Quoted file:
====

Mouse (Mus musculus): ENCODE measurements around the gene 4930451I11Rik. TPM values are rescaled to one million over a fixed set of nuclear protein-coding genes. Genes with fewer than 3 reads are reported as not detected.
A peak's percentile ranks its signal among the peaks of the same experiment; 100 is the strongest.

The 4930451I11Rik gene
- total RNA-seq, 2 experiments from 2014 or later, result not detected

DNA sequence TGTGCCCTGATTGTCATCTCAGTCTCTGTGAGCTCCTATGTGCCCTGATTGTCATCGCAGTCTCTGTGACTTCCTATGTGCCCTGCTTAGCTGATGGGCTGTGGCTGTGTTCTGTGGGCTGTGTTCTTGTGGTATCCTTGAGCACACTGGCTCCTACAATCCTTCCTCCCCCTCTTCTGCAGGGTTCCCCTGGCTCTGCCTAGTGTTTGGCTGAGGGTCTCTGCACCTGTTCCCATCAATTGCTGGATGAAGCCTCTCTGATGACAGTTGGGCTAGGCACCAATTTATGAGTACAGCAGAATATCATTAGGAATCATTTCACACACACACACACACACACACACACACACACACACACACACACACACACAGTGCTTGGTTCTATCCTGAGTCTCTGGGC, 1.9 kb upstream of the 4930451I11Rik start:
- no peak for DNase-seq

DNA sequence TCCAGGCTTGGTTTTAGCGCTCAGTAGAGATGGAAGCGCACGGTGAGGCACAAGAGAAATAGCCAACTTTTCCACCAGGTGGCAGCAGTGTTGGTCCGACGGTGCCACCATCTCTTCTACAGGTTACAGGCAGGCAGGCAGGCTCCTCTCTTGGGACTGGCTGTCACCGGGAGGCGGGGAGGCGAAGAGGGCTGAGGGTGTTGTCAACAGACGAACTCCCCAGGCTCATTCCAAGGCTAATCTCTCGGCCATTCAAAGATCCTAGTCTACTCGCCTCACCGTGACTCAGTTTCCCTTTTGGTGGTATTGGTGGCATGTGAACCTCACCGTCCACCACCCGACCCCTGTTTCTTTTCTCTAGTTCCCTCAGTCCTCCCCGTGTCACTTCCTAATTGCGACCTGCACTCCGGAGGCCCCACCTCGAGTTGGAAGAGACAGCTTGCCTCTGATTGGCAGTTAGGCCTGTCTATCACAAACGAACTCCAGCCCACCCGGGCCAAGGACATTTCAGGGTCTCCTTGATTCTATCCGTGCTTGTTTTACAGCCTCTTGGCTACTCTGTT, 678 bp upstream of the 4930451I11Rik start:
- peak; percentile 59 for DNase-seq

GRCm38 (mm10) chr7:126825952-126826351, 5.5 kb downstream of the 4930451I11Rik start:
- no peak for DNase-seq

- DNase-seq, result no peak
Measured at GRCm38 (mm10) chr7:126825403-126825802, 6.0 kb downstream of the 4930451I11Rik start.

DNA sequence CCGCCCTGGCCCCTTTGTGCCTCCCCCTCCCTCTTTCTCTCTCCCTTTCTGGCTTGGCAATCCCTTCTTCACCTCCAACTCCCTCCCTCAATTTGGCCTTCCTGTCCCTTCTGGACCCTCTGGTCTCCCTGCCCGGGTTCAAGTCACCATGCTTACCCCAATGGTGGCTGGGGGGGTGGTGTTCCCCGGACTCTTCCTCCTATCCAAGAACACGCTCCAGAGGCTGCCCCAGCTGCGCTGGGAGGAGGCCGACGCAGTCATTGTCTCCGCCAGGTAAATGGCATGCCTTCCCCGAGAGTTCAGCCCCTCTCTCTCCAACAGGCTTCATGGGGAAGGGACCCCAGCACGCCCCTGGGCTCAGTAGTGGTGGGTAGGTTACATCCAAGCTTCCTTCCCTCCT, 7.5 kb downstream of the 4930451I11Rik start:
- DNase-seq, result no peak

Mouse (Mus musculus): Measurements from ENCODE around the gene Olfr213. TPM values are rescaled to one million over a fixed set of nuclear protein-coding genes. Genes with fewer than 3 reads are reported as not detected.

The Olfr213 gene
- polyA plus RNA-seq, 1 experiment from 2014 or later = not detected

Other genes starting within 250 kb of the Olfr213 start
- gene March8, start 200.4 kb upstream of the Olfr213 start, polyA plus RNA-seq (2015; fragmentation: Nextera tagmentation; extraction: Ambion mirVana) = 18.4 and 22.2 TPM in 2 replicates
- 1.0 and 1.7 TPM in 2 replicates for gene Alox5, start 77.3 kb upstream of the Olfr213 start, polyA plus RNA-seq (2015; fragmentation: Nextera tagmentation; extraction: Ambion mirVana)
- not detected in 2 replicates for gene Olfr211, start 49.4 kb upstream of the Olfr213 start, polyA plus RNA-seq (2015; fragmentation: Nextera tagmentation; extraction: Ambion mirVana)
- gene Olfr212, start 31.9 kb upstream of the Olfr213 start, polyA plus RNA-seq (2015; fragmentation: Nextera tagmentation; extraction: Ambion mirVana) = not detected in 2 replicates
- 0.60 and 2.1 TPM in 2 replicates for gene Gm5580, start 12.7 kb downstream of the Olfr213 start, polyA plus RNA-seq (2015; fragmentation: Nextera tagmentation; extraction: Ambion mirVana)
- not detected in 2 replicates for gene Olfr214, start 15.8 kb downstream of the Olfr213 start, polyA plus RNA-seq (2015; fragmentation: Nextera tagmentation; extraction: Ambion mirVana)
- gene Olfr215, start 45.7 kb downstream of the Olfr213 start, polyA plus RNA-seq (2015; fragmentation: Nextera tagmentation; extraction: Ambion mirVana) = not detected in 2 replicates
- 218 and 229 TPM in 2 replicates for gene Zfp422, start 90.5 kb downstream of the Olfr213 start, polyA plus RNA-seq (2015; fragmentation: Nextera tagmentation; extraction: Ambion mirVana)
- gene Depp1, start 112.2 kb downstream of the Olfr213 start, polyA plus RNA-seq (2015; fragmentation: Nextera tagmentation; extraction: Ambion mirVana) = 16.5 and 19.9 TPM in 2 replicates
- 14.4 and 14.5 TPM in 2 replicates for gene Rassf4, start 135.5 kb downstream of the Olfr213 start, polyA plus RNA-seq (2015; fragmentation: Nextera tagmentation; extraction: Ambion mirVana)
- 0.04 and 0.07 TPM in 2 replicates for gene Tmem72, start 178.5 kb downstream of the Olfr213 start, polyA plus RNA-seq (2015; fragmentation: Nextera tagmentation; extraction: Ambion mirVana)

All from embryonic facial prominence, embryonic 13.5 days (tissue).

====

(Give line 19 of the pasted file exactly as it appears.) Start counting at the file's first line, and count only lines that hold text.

- gene March8, start 200.4 kb upstream of the Olfr213 start, polyA plus RNA-seq (2015; fragmentation: Nextera tagmentation; extraction: Ambion mirVana) = 18.4 and 22.2 TPM in 2 replicates